Regina José Galindo won the Golden Lion award for best young artist at the 2005 Venice Biennale. In 2007 she sold the trophy to Spanish artist, Santiago Sierra. In 2011, she asked a local sculptor to cast an exact replica of it in bronze, plated in Guatemalan gold.
Galindo is an artist without filter. Her art no limits and, with that, no limitations. As a performance artist, her body is her primary medium. Over the years, she has injected herself with valium, been wrapped in a garbage bag and thrown in a dump, whipped herself, had her hymen sewn together – all performed in a subtle, powerful symbolism that relates back to poverty, corruption, injustice, rights.
Guatemala and its painful realities often take center place in her work. The most famous is Who can erase the traces? (2003) in which she walked to the steps of the Constitutional Court Building in Guatemala City, her feet soaked in blood. “As Guatemalans we know how to decipher any image of pain,” the artist once said, “because we have all seen it up close.” Gallindo has an intense and inimitable ability to create memory where memories have been forgotten, rendering history visible through performed documents.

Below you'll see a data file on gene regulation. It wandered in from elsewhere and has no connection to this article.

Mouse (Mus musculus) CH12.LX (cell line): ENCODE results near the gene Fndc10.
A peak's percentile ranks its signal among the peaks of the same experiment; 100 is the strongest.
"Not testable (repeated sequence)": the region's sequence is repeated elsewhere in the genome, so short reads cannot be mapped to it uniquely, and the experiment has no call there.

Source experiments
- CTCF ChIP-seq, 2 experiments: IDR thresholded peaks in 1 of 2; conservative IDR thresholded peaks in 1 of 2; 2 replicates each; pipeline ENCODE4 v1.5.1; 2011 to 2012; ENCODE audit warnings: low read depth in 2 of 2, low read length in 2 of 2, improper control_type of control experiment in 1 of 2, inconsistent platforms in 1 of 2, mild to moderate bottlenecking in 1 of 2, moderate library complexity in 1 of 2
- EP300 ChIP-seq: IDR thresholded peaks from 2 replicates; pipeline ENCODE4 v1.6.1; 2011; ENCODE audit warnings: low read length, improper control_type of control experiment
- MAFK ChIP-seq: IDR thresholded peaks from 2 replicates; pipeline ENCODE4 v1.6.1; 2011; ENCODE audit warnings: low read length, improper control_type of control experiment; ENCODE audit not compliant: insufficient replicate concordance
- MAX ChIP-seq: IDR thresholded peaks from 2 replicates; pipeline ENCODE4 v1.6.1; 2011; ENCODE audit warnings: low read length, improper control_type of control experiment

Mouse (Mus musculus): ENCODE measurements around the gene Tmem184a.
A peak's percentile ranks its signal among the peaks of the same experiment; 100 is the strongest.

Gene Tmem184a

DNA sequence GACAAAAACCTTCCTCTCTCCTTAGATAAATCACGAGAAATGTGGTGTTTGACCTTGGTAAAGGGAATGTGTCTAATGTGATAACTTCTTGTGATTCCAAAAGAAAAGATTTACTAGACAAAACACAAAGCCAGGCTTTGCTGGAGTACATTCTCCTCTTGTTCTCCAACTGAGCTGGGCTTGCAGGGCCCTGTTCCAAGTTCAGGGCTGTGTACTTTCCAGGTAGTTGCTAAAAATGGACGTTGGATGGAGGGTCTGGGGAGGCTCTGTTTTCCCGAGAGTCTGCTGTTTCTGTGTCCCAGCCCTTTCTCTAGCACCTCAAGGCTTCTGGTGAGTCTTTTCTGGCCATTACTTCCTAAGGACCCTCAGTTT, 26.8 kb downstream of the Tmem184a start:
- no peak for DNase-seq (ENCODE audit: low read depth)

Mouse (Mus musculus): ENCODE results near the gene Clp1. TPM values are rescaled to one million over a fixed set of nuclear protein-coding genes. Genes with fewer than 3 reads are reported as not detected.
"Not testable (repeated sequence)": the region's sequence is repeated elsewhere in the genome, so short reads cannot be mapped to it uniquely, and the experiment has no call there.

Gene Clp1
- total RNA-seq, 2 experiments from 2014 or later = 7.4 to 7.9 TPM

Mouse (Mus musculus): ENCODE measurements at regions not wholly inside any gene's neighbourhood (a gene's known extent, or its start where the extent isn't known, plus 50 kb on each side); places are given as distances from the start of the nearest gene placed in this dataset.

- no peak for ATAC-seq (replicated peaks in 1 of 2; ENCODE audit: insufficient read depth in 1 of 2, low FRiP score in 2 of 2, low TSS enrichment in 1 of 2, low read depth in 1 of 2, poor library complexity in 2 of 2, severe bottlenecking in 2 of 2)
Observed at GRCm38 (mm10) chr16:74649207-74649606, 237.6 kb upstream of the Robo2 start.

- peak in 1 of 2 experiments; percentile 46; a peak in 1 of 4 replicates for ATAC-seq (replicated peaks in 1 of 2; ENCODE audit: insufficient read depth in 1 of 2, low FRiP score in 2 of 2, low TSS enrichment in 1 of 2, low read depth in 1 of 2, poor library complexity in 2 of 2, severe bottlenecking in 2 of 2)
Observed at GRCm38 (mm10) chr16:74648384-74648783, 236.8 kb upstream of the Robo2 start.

Her recent works are wrapped in morbidity: Laying, eyes open, in a coffin; naked, painted in charcoal, curled up on the pavement as a stone; set on a cold metal slab ready for the morgue. Decay of the living. The works speak to the integrity of Galindo’s art – an art infused with her own rage and internal conflict, visualized in painful and even gruesome imagery, yet imbued with a sensation of stillness, introspection and meditation.
As an artist, Gallindo does not claim to make art for anyone other than herself. Indeed, her greatest power is acknowledging this truth and yet still being able to speak for those who cannot.